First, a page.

Right now, our readings address the end of the 19th century and the beginning of the 20th. I chose In My Father's House, the autobiography of Corrie ten Boom, as a bridge from the period to World War II. Before leaving for Kansas last week, we read about her encounter with a mentally-ill man named Thys. As a child, Corrie prayed for the alcoholics and homeless people living on the streets near her home. She and her sister Nollie came across a crowd of children picking on Thys. The passage we read began,
I was so full of pity for poor Thys and angry at the cruel children that I shouted, "You leave him alone, do you hear!"Corrie went on to say that her sister Nollie, appalled at the kiss, whisked Corrie home. After hearing about what happened, their aunt scrubbed her face. At bedtime, their mama noted that Jesus was the source of her pity and kindness and that praying for street people might be a safer thing for little girls to do.
The children stopped at my bold challenge. They looked for his defender and saw a little girl, less than half his size. Suddenly he walked toward me and stooped down. I could smell the unpleasant odor of his unwashed clothes and matted beard. He put his hand under my chin and kissed me on both cheeks.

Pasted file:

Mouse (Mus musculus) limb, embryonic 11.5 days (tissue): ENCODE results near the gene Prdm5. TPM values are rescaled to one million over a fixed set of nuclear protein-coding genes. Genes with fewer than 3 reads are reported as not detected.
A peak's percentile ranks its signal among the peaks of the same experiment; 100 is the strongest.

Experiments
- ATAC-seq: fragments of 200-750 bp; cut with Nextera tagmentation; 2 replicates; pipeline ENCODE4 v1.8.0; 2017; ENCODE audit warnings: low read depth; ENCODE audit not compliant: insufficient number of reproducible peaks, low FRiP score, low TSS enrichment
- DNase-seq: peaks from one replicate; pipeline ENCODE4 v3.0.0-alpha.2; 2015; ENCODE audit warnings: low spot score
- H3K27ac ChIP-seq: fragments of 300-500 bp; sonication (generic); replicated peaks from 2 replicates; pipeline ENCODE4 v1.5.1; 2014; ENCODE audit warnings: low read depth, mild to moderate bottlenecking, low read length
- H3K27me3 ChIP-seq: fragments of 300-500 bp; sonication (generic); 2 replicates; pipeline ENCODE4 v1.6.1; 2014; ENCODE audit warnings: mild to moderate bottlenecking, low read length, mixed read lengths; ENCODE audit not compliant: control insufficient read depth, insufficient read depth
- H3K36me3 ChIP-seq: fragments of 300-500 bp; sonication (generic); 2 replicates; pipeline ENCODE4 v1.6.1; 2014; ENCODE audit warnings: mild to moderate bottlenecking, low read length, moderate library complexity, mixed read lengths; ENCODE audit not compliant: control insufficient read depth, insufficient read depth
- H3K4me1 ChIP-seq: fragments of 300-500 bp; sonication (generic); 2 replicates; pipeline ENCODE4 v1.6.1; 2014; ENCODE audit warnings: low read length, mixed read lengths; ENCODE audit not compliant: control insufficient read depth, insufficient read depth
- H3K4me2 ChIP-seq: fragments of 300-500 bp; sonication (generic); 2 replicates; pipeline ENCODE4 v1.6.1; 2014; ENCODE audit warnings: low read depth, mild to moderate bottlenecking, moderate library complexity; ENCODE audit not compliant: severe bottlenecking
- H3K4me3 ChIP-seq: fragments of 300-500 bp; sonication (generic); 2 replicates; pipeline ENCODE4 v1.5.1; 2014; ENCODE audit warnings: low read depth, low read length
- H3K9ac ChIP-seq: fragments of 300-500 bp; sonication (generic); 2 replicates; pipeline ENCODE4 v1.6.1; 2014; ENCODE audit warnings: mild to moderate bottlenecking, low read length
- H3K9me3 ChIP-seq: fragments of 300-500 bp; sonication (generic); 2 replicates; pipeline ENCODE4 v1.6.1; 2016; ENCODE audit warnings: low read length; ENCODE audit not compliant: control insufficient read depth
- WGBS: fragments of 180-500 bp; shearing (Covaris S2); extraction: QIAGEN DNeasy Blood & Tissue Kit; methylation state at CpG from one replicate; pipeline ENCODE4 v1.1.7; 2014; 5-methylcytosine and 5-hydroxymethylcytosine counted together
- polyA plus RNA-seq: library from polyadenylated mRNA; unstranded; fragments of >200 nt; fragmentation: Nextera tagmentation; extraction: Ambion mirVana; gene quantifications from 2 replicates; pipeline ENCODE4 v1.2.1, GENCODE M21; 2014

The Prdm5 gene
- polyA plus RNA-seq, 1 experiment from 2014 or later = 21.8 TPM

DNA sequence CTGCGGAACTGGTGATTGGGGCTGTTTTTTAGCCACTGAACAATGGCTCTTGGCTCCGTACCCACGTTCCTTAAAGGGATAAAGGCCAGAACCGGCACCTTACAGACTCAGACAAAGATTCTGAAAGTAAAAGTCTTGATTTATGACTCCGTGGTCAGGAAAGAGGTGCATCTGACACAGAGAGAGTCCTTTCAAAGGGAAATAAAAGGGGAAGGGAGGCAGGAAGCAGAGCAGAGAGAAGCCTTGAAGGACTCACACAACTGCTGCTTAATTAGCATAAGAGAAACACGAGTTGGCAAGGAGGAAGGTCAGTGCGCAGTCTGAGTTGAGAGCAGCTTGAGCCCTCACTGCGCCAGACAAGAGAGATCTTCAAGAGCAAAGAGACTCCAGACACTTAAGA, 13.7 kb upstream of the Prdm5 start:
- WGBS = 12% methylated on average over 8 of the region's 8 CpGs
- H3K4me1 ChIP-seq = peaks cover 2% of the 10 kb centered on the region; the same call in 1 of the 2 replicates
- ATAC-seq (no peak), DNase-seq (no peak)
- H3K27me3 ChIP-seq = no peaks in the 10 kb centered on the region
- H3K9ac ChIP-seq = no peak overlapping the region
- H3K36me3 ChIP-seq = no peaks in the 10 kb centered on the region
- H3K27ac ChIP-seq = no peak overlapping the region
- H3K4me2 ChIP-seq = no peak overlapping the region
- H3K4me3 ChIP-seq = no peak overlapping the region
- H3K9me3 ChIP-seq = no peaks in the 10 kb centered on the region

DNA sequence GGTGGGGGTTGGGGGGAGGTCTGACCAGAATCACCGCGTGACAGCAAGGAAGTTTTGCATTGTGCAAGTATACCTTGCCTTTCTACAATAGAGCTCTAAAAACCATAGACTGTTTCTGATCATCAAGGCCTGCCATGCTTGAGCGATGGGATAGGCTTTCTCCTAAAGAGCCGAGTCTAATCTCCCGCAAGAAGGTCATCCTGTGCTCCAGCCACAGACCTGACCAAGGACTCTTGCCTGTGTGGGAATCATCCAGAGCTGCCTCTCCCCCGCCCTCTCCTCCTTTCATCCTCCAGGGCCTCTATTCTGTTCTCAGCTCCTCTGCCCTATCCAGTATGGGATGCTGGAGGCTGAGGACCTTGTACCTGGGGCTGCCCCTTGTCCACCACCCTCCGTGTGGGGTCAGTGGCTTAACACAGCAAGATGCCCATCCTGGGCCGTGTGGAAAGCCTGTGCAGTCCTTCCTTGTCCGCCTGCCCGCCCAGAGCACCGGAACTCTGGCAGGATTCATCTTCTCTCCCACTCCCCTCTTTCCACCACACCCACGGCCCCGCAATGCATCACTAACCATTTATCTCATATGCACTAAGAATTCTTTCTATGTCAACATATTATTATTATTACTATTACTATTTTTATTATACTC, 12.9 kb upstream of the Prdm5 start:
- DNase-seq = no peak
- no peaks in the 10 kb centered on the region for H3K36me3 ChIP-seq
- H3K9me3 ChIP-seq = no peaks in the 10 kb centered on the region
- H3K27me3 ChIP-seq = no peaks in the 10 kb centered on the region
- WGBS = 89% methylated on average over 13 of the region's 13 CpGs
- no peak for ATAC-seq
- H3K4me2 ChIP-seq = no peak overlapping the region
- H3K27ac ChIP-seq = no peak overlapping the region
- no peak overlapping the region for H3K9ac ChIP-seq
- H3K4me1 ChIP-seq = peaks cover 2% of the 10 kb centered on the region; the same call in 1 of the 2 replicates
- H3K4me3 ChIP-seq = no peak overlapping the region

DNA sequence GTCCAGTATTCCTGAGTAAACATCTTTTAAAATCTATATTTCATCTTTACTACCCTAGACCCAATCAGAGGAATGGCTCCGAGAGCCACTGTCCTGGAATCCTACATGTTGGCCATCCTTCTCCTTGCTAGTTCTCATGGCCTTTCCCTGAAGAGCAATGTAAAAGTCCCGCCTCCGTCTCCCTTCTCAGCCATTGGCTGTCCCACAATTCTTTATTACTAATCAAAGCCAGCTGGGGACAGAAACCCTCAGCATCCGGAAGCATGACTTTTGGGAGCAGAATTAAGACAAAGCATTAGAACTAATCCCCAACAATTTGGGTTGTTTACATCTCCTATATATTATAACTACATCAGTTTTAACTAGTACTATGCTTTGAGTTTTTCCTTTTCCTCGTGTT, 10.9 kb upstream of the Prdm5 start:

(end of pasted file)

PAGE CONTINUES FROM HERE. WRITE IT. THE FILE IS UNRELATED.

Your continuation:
Yesterday—about a week later—Pamela read the next section. First, she narrated our last reading. Her retelling of the heated emotion of the scene came out in a burst of loud, angry words. "Corrie sees bullies. ANGRY! Leave him alone! Go away! Went to bed. Mom said obey. That's citizenship." Many things struck me about her account in that Pamela:
- Clearly felt Corrie's passion.
- Accurately labeled the children as bullies, a word not used in the passage.
- Recognized what Corrie did as a good deed even though her mother was worried.
- Picked a perfect word to describe Corrie's behavior: citizenship.
Pamela enjoys looking up words in the red discovery book (dictionary) and encyclopedia for fun. Curious about her knowledge of citizenship, I asked her where she read about it. She said, "In encyclopedia." I asked why she thought Corrie was doing citizenship. She explained, "Citizenship stop the war. Corrie stop the fighting." Then, I began to wonder. She reads my planning spreadsheets where I loosely categorize her school books as subjects. I had this book listed as World History, not Citizenship! Her summation of Corrie's action was truly an original thought!
Many students with autism prefer textbooks. Expectations are predictable. Having to answer the questions of others means more black-and-white thinking. Much of the work required is mindless busywork. Even though Pamela would find textbooks easier, I think going the living book route promotes more flexible thinking and more experience sharing.
Several articles that appeared in my Facebook feed yesterday affirm the elements of our approach to education: